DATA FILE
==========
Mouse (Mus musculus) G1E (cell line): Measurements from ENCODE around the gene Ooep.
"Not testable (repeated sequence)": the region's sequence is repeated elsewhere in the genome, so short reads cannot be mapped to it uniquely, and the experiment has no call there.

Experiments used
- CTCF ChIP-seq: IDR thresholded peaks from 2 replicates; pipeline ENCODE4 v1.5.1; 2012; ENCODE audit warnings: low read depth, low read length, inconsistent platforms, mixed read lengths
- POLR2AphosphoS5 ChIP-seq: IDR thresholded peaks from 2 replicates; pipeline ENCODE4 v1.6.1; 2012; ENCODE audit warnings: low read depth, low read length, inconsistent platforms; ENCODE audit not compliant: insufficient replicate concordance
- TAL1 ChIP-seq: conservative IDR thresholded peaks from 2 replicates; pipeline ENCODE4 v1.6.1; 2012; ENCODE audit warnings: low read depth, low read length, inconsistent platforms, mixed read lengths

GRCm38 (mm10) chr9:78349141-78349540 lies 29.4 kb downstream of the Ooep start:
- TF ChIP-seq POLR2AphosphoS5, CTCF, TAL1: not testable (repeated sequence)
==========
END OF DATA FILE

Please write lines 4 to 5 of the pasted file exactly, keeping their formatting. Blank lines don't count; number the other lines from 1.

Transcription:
- CTCF ChIP-seq: IDR thresholded peaks from 2 replicates; pipeline ENCODE4 v1.5.1; 2012; ENCODE audit warnings: low read depth, low read length, inconsistent platforms, mixed read lengths
- POLR2AphosphoS5 ChIP-seq: IDR thresholded peaks from 2 replicates; pipeline ENCODE4 v1.6.1; 2012; ENCODE audit warnings: low read depth, low read length, inconsistent platforms; ENCODE audit not compliant: insufficient replicate concordance